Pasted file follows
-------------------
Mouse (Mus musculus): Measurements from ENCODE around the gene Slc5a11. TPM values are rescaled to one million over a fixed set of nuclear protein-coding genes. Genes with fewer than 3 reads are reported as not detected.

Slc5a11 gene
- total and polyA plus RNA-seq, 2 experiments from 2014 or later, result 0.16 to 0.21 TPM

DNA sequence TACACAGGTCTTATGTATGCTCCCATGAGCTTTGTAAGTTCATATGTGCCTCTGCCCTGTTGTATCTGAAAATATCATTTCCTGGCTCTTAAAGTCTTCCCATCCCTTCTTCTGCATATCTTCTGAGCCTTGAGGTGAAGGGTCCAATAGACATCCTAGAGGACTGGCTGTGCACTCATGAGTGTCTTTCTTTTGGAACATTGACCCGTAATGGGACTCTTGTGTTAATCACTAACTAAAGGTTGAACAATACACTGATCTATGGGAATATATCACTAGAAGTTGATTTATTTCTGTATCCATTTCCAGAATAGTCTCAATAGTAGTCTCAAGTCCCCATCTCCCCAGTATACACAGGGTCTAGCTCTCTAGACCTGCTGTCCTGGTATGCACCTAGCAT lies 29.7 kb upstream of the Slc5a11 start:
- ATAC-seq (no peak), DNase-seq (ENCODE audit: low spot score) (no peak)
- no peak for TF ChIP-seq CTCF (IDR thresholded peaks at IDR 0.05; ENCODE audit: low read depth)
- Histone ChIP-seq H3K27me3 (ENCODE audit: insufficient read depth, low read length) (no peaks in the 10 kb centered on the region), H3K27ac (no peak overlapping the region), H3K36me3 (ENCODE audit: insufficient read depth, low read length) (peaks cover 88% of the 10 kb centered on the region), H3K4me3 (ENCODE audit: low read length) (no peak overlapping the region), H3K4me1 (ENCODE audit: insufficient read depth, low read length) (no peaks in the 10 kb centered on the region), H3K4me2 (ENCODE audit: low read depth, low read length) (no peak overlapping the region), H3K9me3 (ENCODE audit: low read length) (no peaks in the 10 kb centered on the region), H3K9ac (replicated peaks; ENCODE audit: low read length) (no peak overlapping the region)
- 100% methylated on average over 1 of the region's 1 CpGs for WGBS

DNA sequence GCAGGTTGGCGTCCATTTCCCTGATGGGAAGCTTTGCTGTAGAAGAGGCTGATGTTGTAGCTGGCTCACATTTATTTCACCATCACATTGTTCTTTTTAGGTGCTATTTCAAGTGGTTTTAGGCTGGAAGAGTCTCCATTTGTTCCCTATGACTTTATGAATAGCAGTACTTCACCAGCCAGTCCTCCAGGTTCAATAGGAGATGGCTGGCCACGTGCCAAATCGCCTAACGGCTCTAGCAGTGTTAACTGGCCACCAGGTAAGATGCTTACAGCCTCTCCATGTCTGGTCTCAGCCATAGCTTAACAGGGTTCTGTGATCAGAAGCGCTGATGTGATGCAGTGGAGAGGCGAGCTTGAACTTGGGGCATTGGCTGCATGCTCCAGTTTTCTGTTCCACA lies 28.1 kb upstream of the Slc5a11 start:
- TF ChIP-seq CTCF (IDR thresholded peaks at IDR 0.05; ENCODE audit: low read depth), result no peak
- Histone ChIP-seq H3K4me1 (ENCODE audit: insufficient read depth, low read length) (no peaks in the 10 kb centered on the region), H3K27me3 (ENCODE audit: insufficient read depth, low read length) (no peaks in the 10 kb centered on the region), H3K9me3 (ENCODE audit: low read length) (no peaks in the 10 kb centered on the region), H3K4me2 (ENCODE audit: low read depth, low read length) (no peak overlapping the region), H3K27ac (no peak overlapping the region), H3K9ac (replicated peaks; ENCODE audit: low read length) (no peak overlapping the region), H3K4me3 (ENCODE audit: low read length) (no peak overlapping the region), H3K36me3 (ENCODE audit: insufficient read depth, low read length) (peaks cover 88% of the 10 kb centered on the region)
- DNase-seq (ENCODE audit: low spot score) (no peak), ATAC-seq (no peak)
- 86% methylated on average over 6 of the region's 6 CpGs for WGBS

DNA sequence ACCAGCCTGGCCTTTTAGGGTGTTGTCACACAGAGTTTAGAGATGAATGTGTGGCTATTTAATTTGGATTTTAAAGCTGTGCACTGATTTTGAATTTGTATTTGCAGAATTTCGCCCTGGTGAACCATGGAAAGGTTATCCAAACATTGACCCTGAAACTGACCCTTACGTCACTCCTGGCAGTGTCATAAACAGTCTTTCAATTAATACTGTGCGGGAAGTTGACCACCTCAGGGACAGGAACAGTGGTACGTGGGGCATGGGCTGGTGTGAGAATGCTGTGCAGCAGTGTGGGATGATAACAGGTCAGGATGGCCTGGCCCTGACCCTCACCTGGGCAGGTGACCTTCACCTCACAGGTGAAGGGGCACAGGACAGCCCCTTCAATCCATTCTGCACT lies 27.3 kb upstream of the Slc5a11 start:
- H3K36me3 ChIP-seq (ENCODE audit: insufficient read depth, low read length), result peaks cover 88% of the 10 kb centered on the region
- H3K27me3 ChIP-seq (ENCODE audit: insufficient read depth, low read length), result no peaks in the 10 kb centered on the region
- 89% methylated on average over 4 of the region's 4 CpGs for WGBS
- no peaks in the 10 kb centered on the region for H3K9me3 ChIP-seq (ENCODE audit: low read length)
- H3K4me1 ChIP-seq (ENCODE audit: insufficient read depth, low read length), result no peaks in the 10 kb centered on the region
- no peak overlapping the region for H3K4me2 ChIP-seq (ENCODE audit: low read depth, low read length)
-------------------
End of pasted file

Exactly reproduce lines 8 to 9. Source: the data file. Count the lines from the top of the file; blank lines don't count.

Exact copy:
- 100% methylated on average over 1 of the region's 1 CpGs for WGBS

DNA sequence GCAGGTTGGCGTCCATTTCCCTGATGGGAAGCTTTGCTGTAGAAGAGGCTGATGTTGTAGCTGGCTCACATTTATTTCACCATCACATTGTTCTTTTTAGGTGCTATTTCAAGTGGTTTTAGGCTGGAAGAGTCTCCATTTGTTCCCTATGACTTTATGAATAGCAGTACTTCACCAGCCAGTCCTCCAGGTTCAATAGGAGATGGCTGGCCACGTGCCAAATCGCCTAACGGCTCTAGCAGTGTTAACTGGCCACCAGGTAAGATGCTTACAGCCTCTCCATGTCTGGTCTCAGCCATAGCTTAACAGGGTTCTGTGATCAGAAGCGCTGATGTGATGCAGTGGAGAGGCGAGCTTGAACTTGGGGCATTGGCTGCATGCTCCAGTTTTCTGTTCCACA lies 28.1 kb upstream of the Slc5a11 start: